European Union deals a under the belly knock to Internet

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European Union deals a under the belly knock to Internet

Europe just dealt a major blow to net neutrality

On Tuesday afternoon, the European Parliament  voted against all new amendments to a bill on the European single market for electronic communications. This has raised fears among civil liberty and net neutrality activists, tech companies and NGOs that the proposals as they currently stand fail to properly protect net neutrality.

In the report which is available here, the European Union voted against new amendments that would have prevented so-called “fast lanes” on the internet, the fundamental premise of net neutrality.

Net neutrality means that all internet traffic should be treated equally. In an utopian world, nobody including large corporations like Facebook should be allowed to pay internet service providers (ISPs) extra money or create separate channels that can open a elitist fast lane to deliver their content or services to customers/users.

Digital equality and net neutrality advocates say that if rich companies are able to pay to prioritize their content, then it stifles innovation from startups and smaller companies that may offer better services. By treating all internet traffic equally, advocates say, everyone has a fair chance of remaining competitive and delivering best results to the end consumer.

Ahead of the vote, a spokesperson for digital rights group EDRi – who has been campaigning for amendments – told Business Insider that the vote is legally binding, and will likely come into effect in November. EDRi says it will attempt to work with European data regulator BEREC to make sure that “the vagueness of the text is resolved.”

Today’s vote, however does not mean that the ISP can fast track certain channels and slow down others. The law prior to the new amendments states that the EU rules do not allow ISPs to slow down internet traffic for companies that do not pay for a fast lane.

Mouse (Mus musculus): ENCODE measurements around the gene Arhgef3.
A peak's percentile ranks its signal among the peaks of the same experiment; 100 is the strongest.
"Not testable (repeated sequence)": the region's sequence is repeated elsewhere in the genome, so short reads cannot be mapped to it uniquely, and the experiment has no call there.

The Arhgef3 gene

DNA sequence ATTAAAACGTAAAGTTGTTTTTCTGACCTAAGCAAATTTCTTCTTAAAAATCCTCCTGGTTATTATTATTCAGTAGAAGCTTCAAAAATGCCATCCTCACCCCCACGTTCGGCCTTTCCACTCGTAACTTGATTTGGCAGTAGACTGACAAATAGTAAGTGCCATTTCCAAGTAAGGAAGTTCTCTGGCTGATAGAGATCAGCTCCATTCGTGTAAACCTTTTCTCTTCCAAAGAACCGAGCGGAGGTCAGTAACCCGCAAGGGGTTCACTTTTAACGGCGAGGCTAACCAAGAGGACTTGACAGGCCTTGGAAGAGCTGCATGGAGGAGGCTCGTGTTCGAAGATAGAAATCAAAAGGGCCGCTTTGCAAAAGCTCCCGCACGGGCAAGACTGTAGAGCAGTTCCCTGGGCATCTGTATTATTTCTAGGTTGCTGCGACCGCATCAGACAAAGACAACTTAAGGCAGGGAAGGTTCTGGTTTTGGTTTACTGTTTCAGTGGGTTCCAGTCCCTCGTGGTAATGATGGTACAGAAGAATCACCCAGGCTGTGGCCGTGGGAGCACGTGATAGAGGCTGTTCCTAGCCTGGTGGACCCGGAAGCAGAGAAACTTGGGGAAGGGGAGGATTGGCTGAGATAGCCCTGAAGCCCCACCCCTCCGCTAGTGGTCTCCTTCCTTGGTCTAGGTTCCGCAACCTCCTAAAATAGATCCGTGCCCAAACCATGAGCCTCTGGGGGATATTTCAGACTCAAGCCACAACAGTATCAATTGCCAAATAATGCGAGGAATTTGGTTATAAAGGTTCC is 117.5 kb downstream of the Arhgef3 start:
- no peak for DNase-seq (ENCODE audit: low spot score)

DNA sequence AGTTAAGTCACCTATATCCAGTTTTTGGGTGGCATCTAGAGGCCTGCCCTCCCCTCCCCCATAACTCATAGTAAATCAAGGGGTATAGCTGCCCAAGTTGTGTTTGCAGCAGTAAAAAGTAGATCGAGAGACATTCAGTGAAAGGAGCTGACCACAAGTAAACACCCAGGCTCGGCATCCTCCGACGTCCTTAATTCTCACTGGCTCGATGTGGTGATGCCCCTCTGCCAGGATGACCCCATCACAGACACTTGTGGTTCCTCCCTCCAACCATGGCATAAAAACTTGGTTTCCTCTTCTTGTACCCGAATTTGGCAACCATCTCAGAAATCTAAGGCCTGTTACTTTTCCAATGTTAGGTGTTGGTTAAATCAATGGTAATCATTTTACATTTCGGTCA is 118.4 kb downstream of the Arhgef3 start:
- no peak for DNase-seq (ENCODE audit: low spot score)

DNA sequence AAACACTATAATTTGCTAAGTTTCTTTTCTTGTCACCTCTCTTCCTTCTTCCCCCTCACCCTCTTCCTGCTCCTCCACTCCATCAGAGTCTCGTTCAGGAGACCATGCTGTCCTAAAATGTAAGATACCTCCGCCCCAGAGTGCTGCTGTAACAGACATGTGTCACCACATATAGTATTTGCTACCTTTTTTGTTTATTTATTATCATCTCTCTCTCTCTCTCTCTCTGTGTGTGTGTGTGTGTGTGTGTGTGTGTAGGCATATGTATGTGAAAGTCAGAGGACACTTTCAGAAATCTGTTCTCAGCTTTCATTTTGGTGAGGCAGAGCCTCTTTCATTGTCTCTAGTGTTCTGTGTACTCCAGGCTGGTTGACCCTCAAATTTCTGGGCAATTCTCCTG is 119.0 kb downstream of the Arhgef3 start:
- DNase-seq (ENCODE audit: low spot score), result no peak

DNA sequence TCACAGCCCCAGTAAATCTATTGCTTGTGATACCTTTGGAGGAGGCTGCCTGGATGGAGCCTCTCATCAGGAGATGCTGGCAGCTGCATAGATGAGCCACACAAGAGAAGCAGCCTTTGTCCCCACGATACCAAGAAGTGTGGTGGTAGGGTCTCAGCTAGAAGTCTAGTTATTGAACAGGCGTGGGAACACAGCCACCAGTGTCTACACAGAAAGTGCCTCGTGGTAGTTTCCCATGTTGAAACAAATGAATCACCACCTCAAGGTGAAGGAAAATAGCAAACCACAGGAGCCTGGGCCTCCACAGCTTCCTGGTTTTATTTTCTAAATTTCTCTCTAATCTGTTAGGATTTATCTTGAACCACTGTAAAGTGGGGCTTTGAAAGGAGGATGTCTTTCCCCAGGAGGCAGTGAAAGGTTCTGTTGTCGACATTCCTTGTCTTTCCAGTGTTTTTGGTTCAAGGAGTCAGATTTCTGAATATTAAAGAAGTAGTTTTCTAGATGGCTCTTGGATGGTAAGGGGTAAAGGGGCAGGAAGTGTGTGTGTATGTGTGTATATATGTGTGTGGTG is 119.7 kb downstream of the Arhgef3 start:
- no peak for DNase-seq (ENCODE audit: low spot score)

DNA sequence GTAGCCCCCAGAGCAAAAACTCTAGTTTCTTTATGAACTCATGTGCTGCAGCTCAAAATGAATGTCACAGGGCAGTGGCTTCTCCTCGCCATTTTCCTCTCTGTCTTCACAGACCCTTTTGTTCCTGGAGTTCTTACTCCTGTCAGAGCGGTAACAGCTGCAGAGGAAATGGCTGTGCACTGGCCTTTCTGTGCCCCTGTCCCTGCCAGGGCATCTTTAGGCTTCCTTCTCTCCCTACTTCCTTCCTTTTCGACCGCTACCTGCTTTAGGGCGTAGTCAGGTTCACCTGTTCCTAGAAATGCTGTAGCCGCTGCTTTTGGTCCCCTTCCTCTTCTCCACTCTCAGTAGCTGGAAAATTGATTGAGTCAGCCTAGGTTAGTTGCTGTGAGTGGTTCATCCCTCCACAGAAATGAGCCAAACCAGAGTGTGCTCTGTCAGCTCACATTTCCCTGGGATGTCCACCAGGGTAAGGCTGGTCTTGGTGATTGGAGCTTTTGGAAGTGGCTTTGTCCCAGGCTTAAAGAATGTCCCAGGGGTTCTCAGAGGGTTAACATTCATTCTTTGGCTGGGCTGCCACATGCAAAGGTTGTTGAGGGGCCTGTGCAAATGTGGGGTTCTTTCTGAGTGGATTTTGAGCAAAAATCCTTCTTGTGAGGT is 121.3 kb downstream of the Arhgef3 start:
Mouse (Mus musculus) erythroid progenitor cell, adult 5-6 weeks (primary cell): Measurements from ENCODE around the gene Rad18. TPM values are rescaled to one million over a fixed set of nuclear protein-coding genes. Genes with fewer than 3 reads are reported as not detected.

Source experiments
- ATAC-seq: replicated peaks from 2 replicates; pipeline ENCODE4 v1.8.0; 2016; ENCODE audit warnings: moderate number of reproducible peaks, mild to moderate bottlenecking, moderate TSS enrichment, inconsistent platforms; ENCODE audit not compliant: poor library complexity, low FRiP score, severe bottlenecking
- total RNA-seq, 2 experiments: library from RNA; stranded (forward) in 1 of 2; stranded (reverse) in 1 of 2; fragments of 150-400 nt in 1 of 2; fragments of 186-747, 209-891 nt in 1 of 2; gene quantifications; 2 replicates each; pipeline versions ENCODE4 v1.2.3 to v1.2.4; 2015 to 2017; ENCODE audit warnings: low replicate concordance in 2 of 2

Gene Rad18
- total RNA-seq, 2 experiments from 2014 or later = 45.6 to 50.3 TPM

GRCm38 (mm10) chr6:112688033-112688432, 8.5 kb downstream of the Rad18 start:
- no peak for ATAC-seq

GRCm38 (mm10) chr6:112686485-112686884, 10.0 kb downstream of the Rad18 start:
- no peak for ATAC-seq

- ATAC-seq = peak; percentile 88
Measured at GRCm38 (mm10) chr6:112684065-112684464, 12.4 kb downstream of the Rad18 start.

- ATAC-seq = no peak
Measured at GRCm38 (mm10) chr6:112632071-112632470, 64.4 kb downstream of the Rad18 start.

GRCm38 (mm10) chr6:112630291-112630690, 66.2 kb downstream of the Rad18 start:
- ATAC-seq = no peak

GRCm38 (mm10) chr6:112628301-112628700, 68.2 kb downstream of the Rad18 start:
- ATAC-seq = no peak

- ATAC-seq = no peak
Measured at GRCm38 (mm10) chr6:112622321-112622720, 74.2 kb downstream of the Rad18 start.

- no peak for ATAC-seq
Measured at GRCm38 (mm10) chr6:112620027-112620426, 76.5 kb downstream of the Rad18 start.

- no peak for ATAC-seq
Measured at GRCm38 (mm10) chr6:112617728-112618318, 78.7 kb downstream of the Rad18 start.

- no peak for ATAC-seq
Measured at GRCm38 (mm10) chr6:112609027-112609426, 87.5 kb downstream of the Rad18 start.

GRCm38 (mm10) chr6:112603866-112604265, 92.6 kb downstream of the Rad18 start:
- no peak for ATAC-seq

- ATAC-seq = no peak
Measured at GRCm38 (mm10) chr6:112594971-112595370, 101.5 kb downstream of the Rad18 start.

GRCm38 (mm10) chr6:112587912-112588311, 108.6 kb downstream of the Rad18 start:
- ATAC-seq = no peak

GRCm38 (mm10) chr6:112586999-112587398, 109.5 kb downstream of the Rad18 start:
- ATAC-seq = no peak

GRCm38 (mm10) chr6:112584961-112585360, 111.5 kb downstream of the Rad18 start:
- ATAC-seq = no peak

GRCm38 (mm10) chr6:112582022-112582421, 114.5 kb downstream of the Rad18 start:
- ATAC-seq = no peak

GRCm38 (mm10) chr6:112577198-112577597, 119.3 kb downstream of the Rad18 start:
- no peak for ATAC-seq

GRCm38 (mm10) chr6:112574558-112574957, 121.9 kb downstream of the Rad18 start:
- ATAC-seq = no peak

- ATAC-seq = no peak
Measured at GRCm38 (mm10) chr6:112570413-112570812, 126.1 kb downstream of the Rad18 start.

However, without today amendments being approved, companies will get a window to pay ISPs for a fast lane. The rules are pretty open, and people who are pro-net neutrality were hoping the EU would tighten up the rules to specifically ban fast lanes.

The tech companies are divided over the issue of net neutrality. Telecom companies and some big internet companies do not like the concept of net neutrality. They say say allowing fast lanes will actually help increase innovation and allow them to deliver better services to their customers over the internet.

While dozens of tech companies like BitTorrent, EyeEm, Foursquare, Kickstarter, Netflix, Reddit, Transferwise, Vimeo, and YPlan have come out in open for pro net neutrality. “These problems jeopardize the future of the startup innovation and economic growth in the EU. They also create barriers for U.S. startups and businesses seeking to enter the EU market,”the letter written by these tech companies reads. “We believe that the future of the open Internet in Europe is at stake and urgent action is warranted.”

Reacting to the vote, MEP Marietje Schaake said that it was a “missed opportunity.” In a statement, the Dutch politician said that “too much attention was given to the interests of national telecom companies and too little to those of internet users and the economy of the future. This has led to vague texts on net neutrality, which compromises the open internet.”

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